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UN climate chief slams ‘incredible’ failure as emissions plans flatline



A recent dump of new national climate plans will do almost nothing to cut emissions this decade, a report from the U.N. said Friday.

Just 75 governments out of the 191 that signed the Paris Agreement met a U.N. deadline to submit their climate plans by the end of last year. The U.N. climate body has totted up the cumulative effect of those new pledges — which cover around a third of global emissions — and found those countries would emit 2.8 percent less in 2030 than under the old plans.

U.N. climate chief Patricia Espinosa said the efforts were “simply not good enough.”

“It’s incredible to think that just when nations are facing an emergency that could eventually end human life on this planet, despite every study, every report and the clear warnings from scientists throughout the world, many nations are sticking to their business-as-usual approach,” said Espinosa, who serves as executive secretary of the United Nations Framework Convention on Climate Change.

The new pledges are part of an international effort to align national commitments with the goals of the Paris Agreement — to hold warming below 2 degrees and ideally at 1.5 degrees — ahead of the COP26 conference in Glasgow in November. Existing pledges set the world on track to heat by around 3 degrees.

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Anything over 2 degrees warming poses an existential risk to low-lying island states. “We must hold every country accountable for this damning report,” said Aubrey Webson, an Antiguan ambassador who chairs the Alliance of Small Island States.

“The U.S. recently rejoined the Paris Agreement and the world applauded,” said Webson. “Now we need them to continue to showcase real climate leadership. Other large emitters that have not yet made pledges must do so immediately.”

The report “is a red alert for our planet,” U.N. Secretary-General António Guterres said.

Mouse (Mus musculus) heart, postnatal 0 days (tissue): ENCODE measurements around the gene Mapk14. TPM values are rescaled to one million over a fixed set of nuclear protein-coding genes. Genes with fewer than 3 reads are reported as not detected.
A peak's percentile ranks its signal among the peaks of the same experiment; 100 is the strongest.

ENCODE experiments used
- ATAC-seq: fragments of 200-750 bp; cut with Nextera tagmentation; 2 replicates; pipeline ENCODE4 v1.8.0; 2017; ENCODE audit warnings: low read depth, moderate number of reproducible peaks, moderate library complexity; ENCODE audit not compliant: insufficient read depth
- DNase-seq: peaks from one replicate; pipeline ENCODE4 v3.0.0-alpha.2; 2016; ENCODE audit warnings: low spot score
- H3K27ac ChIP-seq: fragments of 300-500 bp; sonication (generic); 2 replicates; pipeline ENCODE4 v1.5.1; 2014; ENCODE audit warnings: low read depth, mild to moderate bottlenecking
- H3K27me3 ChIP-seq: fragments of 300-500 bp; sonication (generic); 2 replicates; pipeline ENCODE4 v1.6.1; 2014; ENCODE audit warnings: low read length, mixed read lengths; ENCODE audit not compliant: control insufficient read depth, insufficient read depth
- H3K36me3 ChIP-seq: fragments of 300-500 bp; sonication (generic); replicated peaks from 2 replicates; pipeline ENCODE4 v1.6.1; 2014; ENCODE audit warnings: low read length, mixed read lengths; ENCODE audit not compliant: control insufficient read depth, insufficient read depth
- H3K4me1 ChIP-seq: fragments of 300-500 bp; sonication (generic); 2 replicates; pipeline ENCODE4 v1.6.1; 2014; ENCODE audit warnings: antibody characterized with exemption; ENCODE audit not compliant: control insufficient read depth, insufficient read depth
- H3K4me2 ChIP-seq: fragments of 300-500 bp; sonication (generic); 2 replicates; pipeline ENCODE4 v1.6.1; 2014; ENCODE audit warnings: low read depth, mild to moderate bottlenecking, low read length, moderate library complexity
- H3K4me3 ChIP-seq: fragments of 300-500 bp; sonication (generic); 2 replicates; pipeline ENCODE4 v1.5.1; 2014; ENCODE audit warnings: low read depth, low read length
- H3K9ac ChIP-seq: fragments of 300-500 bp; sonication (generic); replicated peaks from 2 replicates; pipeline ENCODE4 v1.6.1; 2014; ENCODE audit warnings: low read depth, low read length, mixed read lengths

Many countries delayed their submission after COP26 was postponed by one year due to the coronavirus pandemic. Among the four largest carbon polluters, only the EU has submitted a new 2030 target.

The U.S. this week said it would submit a new plan at a climate summit to be hosted by President Joe Biden on April 22. China has indicated it intends to change its target from peak emissions “around 2030” to “before 2030.” India has not yet committed to setting a new goal.

The COP26 hosts in the U.K. raised their goal from 40 percent to a 68 percent drop by 2030 from 1990 levels. The EU goal was raised from 40 percent to 55 percent.

Even with some “really very, very ambitious plans,” Espinosa said, the new goals mean the emissions of the 75 countries would fall by just 0.5 percent between 2010 and 2030.

If planetary warming is to held below 1.5 degrees — a level of relative safety compared to catastrophe at 2 degrees or more — the U.N. Intergovernmental Panel on Climate Change has said a drop of 45 percent is required over that 20-year time period for all countries.

Ten mid to large emitters have submitted new goals, but not raised their ambition from the plans they put forward ahead of the 2015 Paris climate summit, according to Climate Action Tracker. Those countries include Russia, Australia, Japan, Brazil and South Korea.

Speaking with journalists, Espinosa said governments that had already made their submission should “go back” and “really look at very, very carefully what you are able to offer.”

“I need your utmost ambition. I need your utmost effort. I need your transformational decisions,” the Mexican diplomat said in a direct plea to all governments. “I need you to put in place a very concrete plan to phase out fossil fuels as fast as possible.”

New Zealand has said it is awaiting advice from its climate change commission in 2021 and may submit an updated target.

The U.N. report noted that more governments were taking account of the need to plan for the impacts of climate change. They also increasingly acknowledge the need to soften the blow to workers and communities most affected by the transition to clean energy.

Still, Espinosa said, too few countries had plans that would avert dangerous warming: “We are collectively wandering into a minefield blindfolded, the next step could mean disaster.”



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